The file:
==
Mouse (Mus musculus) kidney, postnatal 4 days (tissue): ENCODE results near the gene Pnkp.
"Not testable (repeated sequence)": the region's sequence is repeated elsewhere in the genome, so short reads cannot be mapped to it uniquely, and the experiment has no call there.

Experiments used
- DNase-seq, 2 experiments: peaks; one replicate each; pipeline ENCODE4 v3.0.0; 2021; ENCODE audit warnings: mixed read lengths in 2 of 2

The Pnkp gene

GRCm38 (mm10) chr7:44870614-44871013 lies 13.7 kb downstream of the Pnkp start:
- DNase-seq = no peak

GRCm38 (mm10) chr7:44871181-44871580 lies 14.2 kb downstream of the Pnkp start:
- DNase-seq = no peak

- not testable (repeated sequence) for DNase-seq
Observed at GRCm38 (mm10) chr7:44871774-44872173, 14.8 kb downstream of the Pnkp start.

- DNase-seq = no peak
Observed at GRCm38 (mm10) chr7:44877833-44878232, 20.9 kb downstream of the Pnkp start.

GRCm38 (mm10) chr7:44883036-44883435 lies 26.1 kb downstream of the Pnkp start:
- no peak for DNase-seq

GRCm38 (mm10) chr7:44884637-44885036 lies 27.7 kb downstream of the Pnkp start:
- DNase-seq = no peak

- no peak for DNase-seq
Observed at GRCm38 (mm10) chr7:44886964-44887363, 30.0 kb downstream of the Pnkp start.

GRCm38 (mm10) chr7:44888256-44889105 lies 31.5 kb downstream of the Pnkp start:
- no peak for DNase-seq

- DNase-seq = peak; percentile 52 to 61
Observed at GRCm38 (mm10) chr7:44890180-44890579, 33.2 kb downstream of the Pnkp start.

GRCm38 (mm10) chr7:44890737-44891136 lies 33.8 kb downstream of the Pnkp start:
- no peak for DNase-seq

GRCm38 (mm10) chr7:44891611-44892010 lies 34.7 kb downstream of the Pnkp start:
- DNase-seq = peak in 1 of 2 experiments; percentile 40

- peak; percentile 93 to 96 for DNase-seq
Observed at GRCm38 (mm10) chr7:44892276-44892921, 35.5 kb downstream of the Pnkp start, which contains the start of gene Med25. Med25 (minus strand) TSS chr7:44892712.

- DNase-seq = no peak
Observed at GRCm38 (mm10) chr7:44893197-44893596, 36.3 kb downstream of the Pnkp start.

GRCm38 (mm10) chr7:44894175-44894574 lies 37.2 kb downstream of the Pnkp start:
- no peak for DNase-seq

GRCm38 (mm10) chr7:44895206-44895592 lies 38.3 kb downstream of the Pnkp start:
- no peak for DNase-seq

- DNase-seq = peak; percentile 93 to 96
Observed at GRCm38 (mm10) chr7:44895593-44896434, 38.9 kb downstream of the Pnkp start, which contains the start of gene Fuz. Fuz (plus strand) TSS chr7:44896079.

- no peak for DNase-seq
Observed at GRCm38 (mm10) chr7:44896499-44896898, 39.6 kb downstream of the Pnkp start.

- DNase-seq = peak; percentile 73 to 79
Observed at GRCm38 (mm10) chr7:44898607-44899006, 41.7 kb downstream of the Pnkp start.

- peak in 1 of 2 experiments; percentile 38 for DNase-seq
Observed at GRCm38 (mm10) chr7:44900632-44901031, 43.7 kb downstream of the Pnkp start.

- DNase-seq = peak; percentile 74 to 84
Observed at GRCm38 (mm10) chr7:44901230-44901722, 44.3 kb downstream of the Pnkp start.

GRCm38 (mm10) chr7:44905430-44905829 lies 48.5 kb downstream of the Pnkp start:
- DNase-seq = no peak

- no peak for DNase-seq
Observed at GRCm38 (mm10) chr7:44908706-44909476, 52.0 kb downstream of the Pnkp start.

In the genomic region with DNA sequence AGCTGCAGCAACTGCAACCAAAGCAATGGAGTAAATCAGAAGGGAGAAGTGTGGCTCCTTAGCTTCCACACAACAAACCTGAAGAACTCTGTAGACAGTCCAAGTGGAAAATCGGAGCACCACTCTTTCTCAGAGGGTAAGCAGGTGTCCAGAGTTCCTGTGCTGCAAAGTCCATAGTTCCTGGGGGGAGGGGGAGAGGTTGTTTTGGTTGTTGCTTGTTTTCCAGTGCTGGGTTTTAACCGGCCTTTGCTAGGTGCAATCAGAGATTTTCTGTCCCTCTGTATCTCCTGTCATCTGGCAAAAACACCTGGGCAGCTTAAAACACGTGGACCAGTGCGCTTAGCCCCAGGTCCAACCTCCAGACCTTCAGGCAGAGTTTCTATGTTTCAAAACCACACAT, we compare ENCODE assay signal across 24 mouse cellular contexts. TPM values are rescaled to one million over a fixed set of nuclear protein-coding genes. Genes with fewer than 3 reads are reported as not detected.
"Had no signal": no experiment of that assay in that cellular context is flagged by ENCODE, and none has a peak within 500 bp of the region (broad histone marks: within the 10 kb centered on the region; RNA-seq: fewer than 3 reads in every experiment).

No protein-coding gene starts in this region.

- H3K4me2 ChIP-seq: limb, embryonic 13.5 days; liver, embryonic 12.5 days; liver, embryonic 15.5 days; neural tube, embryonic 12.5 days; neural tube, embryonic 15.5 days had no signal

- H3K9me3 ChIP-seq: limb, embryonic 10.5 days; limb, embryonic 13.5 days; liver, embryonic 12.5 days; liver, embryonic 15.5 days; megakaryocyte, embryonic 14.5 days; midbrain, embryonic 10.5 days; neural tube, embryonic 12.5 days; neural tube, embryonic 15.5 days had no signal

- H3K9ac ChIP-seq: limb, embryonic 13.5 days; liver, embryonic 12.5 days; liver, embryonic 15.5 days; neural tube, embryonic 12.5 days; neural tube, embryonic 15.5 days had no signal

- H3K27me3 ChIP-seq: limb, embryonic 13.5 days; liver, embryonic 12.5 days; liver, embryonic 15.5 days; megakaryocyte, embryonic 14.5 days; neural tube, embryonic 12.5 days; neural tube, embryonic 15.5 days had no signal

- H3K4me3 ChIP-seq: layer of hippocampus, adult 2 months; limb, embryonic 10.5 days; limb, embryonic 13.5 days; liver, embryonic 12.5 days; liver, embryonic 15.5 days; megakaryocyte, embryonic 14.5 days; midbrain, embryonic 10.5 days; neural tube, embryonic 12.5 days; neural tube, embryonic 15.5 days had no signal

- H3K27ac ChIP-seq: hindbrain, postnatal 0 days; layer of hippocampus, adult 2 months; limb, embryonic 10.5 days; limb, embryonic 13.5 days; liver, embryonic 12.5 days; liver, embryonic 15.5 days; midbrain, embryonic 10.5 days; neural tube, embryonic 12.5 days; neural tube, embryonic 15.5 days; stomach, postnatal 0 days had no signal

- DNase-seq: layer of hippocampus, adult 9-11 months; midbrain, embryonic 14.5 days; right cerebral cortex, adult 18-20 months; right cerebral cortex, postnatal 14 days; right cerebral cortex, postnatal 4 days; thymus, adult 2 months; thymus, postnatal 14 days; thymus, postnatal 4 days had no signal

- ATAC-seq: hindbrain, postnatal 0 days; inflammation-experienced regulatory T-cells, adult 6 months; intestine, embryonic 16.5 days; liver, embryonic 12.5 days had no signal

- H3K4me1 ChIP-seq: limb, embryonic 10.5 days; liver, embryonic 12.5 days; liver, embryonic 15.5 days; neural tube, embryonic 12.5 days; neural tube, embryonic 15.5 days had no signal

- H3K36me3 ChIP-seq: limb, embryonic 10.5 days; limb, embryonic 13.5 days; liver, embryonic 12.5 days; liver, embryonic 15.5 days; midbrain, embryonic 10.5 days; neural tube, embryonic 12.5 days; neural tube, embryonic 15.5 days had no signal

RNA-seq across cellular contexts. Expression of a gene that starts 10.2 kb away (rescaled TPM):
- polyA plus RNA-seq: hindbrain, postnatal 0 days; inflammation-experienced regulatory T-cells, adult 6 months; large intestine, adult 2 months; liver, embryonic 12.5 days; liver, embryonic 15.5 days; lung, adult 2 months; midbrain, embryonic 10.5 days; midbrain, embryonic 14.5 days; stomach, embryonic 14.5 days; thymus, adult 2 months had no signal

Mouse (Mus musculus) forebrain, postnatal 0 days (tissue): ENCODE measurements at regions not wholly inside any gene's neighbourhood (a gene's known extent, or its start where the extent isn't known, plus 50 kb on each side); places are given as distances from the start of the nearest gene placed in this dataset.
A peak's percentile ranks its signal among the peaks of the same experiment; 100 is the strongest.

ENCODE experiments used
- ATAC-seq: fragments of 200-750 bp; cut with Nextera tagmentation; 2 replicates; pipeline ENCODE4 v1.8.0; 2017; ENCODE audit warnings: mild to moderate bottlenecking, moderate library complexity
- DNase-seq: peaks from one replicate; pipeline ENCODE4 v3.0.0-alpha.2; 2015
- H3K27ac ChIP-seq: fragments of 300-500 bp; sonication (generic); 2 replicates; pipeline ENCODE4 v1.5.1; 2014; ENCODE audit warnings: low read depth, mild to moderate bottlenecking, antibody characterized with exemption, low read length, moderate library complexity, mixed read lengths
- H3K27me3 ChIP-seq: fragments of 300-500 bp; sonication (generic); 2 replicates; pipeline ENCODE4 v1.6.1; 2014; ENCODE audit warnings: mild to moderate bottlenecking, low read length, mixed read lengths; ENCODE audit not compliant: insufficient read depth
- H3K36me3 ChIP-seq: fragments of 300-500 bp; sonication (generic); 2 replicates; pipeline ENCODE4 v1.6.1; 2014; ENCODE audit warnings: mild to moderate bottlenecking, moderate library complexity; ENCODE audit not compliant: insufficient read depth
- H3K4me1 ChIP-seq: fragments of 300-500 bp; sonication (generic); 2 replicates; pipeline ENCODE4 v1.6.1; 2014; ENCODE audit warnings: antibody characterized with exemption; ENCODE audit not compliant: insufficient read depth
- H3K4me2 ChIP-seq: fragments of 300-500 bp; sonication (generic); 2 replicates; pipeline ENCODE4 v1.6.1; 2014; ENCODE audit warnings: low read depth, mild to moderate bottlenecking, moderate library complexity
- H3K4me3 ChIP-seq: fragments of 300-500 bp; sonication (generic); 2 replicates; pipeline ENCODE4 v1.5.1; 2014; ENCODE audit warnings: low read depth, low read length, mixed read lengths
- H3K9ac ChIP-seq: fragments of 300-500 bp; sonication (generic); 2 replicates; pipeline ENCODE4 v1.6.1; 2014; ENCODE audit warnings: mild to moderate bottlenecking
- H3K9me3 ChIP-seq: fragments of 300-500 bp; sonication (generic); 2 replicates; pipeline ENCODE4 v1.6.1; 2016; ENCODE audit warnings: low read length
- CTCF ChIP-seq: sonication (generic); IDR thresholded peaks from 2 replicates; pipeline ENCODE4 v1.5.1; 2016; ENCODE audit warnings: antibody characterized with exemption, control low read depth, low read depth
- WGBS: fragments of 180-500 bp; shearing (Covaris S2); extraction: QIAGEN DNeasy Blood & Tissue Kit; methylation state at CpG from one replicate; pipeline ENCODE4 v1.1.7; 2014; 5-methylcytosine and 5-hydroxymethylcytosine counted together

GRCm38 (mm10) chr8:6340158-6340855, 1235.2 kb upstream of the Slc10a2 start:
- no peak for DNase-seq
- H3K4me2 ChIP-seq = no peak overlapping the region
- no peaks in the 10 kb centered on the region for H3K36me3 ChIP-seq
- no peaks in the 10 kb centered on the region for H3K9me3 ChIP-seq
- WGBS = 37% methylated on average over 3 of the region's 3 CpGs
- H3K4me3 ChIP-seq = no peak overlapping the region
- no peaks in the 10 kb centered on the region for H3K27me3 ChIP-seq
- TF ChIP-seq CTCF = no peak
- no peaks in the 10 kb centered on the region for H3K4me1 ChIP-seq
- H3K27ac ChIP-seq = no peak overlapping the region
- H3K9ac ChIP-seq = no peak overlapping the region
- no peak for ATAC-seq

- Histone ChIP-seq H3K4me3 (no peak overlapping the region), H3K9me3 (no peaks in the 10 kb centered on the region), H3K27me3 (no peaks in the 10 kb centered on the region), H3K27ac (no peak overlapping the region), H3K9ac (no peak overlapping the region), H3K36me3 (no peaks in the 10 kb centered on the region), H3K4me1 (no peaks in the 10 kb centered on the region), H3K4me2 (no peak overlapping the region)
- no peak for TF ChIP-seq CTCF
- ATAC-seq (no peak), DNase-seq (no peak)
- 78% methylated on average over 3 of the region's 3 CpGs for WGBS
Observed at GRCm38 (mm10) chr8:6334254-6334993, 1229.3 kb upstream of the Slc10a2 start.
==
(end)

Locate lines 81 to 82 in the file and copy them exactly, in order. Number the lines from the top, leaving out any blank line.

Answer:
- no peak for DNase-seq
- H3K4me2 ChIP-seq = no peak overlapping the region